Dark Road Rising Chapter 21
DUGAN'S hideout was the last of four similar small houses on a narrow road that continued south through empty fields;in the distance were enough lights to indicate a town. The two farthest houses showed lights, the nearest was dark. He'd picked a great spot for privacy.
To the north was Chicago, its glow against the clouds unmistakable and reassuring.
Mindful of how Dugan had acquired his last lair, I looked for graves and was thankful when nothing obvious presented itself. There was a rickety shed in back, empty, dirt floor undisturbed, a faded FOR RENT sign leaning against one side. The house itself was empty of furnishings except what he'd apparently brought himself. He must have gone legit to better keep his head down.
Putting the revolver on a kitchen counter, I gave myself a preliminary wash in the big sink, getting most of the blood and grime off my face and arms. The water was even hot.
He'd been intent on bathing, too, before my interruption. The bathtub had water in it, but it was draining away around a leaky plug. I quelled an urge to fill the thing and dive in.
His shaving things were balanced along the edge of the sink. I felt my beard, considered for less than a second, and left. I didn't want to touch any of his stuff if I could help it.
First things first, I found the rest of the blood supply he'd brought for me in the fridge: a dozen quart milk bottles filled to the brim. I snagged one and drank it straight down. My healing and the fight had taken it out of me, and even after my drink I still felt a general weariness.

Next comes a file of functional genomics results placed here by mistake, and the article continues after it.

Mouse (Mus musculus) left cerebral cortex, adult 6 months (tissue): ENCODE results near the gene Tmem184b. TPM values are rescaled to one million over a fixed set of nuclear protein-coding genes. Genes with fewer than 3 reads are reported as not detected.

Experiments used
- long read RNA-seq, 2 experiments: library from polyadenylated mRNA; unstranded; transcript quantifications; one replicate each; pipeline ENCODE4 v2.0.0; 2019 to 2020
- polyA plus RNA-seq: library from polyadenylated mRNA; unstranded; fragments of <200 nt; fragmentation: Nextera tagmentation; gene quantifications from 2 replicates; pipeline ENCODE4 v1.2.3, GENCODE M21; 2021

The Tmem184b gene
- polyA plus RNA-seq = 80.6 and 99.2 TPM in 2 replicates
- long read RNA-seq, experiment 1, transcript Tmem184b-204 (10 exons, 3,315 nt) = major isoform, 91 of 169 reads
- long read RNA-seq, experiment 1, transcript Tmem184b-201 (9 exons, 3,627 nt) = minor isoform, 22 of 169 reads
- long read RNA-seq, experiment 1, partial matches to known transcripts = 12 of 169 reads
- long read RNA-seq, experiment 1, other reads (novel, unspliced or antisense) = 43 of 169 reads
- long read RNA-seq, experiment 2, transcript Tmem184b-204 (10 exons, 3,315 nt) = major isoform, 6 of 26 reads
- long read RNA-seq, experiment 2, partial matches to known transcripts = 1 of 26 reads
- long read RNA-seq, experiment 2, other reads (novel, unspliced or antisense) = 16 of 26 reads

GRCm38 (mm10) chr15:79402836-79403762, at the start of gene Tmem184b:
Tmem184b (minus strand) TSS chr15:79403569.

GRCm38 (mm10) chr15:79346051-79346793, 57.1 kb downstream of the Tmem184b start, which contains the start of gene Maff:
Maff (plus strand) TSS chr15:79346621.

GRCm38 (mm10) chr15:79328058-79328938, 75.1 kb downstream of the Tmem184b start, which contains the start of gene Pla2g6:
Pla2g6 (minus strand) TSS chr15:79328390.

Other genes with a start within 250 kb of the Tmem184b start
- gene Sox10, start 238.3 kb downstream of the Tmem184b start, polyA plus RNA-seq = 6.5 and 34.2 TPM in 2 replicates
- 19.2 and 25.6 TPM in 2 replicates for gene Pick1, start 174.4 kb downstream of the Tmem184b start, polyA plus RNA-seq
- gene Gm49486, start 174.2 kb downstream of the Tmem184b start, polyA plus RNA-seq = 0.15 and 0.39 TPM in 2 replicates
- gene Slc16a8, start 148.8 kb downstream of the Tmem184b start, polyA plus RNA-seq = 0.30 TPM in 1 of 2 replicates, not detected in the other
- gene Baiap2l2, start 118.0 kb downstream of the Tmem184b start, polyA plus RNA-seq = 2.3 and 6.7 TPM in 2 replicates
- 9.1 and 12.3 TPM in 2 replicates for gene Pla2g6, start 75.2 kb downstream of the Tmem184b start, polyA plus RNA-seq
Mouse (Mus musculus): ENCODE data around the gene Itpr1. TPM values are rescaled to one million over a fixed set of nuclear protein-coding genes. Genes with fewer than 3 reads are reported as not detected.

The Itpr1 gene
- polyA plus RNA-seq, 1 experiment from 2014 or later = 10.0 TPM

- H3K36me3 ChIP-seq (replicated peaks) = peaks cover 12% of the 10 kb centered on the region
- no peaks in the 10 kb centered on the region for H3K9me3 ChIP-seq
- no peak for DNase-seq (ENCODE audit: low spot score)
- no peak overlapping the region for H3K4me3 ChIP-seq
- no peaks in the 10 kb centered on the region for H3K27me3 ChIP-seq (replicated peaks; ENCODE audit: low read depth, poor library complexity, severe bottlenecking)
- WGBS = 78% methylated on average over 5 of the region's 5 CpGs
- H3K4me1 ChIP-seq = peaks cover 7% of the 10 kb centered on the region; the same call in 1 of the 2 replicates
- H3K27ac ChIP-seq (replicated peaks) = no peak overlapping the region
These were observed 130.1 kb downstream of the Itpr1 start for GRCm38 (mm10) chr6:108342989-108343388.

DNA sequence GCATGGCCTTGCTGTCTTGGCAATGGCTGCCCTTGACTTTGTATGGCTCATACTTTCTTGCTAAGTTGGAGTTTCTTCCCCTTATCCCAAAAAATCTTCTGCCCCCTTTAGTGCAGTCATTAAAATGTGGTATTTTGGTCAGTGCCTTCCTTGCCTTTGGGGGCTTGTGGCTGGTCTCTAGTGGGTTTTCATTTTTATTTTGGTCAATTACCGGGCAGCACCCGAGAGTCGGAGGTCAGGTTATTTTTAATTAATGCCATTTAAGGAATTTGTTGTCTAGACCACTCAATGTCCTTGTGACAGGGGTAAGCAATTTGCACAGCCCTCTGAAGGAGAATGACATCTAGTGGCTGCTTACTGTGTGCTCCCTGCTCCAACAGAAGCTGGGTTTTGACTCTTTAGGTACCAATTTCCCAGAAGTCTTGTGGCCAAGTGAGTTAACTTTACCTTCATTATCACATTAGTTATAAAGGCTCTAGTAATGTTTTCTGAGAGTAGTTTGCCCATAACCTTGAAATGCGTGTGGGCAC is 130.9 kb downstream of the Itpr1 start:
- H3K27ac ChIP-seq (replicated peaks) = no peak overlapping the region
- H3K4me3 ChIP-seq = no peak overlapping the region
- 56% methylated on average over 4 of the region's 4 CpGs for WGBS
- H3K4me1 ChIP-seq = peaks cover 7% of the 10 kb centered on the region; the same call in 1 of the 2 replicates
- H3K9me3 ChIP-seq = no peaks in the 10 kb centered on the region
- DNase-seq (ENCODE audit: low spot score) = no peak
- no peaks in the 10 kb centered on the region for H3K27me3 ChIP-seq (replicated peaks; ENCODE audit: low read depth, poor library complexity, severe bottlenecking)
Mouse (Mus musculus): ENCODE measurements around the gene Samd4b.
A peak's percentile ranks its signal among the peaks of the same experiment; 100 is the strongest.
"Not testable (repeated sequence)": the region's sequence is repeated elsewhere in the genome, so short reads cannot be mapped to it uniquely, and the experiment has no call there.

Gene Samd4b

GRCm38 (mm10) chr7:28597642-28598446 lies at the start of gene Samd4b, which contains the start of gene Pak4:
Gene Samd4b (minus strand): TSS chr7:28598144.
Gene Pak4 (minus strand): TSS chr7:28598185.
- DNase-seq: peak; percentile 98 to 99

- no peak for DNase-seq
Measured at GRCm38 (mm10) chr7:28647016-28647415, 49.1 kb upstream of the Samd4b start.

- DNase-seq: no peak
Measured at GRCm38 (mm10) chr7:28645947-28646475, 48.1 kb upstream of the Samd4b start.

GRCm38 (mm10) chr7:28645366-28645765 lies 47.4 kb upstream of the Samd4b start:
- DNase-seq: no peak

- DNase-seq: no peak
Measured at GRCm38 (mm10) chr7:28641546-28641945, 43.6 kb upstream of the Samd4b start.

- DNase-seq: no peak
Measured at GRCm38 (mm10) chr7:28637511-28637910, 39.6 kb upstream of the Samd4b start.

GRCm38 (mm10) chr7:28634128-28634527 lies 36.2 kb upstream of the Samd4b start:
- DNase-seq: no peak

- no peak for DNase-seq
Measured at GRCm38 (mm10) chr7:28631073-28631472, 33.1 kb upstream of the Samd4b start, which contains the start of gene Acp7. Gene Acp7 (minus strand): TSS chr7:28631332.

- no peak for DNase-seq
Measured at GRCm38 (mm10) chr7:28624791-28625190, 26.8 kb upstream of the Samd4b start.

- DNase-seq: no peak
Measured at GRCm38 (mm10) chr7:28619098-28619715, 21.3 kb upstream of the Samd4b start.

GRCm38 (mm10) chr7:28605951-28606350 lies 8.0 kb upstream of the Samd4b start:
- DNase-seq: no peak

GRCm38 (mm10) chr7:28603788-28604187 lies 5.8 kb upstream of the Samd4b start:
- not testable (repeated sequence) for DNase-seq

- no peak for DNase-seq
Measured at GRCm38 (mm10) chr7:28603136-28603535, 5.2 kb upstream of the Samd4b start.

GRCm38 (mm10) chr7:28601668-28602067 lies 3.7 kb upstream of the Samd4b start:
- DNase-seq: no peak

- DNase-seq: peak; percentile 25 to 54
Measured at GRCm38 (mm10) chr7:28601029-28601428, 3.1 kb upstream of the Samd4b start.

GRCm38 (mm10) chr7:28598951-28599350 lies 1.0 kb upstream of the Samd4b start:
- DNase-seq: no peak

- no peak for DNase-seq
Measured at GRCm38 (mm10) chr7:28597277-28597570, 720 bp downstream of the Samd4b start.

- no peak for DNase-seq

That, I told myself, would fade with time. He'd given me his worst, and I'd beaten him. Maybe tomorrow night I'd get the shakes or cringe at a bad memory, but I'd worry about it then, not now.
Next I had to clean things other than myself, and it wasn't easy going back down into that damned basement. It stank of blood and terror. I made an effort not to breathe the rusty sweet stench.
The table must have been brought down in pieces;it was that big. He couldn't have managed it on his own otherwise.
The two rods stuck up as I'd left them, one with the handle broken off. I looked underneath to see how he'd worked it and saw that there had been a reason for the threading.
The lower part of the rods extended about a foot and a half below the table, and he'd filed the ends to points, the easier to pierce my arms. There were two thick metal squares with half-inch holes drilled in their centers firmly screwed to the underside of the table. Each rod went through that hole, held firmly in place with thick nuts and washers. Without the plates to spread the load, I might have been able to pull the rods out from the wood. Hideous, simple, and it worked.
I wanted to burn the table, but that would not be practical. Instead, I removed the rods, leaving the table with the holes and reinforcing plates as a mystery for anyone who happened to come down here next. The rods, rope, and my packet of earth went into the car. I kept the butcher's apron out.
The basement had a cement floor with a drain and over in a corner was a faucet. Cold water, but it did the job once I found a bucket and an ancient mop. I threw water over the table and swabbed it down, on top and underneath. My blood had soaked into some spots, but given time would turn into unidentifiable stains.
After the table I threw water on the stairs and floor, mopping them down. The porous cement would not scrub clean, but most of the red stuff went down the drain, and the place looked less like a slaughterhouse. The mop head remained bloody however much I rinsed it, so it would also go in the car.